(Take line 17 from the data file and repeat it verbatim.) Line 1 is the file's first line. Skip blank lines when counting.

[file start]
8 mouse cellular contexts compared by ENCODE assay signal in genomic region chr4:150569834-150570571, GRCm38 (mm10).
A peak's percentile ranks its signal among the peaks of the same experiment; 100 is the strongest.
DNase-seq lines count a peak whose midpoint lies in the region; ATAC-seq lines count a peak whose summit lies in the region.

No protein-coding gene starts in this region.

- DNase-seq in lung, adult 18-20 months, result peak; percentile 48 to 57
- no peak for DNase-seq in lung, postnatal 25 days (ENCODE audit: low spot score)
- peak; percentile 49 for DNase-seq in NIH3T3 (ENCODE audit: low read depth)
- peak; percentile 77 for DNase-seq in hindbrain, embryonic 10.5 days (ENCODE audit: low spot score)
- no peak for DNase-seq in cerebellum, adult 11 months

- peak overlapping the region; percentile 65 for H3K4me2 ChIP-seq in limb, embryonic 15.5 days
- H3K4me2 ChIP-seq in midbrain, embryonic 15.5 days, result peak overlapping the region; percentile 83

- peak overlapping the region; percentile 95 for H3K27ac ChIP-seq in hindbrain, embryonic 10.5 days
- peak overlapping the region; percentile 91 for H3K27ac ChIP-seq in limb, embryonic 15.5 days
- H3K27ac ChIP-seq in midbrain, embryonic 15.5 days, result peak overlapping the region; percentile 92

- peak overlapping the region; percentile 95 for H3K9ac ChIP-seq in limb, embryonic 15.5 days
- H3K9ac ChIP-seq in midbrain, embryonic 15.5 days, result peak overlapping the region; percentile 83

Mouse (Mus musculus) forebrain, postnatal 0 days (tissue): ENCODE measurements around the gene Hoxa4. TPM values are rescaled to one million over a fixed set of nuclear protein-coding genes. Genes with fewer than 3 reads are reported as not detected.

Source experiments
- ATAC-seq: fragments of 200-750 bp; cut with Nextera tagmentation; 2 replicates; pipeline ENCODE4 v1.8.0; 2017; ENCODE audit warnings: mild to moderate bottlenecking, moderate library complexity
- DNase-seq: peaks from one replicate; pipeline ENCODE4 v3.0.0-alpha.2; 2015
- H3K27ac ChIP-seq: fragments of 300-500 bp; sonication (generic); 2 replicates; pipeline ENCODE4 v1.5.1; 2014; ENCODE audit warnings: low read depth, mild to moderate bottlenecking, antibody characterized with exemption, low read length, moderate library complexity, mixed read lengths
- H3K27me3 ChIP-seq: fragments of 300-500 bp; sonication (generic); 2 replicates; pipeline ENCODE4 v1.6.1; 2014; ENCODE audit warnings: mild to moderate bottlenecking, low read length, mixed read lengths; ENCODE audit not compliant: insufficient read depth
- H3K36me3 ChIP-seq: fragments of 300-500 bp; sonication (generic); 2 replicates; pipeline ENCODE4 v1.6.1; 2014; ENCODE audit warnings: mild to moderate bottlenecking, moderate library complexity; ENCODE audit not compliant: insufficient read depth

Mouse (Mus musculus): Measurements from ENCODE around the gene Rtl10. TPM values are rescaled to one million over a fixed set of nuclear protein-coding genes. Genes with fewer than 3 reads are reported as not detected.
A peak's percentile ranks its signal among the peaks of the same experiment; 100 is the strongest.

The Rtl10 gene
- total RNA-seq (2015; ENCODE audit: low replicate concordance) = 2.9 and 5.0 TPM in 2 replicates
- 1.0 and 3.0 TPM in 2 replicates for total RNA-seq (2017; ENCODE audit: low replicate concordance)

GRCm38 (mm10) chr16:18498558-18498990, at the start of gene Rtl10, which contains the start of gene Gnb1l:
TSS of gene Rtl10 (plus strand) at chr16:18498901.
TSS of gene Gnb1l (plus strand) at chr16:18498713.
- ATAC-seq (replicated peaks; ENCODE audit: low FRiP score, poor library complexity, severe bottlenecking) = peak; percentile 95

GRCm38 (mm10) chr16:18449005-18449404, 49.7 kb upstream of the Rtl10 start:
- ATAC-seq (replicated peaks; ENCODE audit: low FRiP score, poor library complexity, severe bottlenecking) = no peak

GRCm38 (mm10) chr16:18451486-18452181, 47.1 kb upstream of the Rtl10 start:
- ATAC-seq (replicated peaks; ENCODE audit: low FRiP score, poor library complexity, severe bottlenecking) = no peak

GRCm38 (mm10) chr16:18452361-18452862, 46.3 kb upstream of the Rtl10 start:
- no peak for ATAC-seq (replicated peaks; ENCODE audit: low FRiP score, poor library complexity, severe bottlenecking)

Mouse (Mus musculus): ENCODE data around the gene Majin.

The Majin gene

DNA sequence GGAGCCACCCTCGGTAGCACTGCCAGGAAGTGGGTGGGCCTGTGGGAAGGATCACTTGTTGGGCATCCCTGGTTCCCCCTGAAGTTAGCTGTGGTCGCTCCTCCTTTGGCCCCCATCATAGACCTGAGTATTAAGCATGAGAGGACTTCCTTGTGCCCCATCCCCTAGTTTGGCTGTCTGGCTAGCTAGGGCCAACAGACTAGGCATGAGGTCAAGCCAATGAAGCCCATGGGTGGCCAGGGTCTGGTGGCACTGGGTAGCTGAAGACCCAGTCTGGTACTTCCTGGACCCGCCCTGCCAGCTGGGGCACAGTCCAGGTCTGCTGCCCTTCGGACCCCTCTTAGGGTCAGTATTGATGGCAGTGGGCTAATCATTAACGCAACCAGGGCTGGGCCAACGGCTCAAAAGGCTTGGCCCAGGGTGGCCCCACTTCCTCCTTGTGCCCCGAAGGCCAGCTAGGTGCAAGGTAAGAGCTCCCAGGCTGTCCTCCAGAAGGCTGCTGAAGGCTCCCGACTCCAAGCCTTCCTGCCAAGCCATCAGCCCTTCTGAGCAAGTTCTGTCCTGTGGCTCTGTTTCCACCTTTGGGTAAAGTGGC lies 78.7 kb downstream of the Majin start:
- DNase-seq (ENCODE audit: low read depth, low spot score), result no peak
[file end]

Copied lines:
Mouse (Mus musculus) forebrain, postnatal 0 days (tissue): ENCODE measurements around the gene Hoxa4. TPM values are rescaled to one million over a fixed set of nuclear protein-coding genes. Genes with fewer than 3 reads are reported as not detected.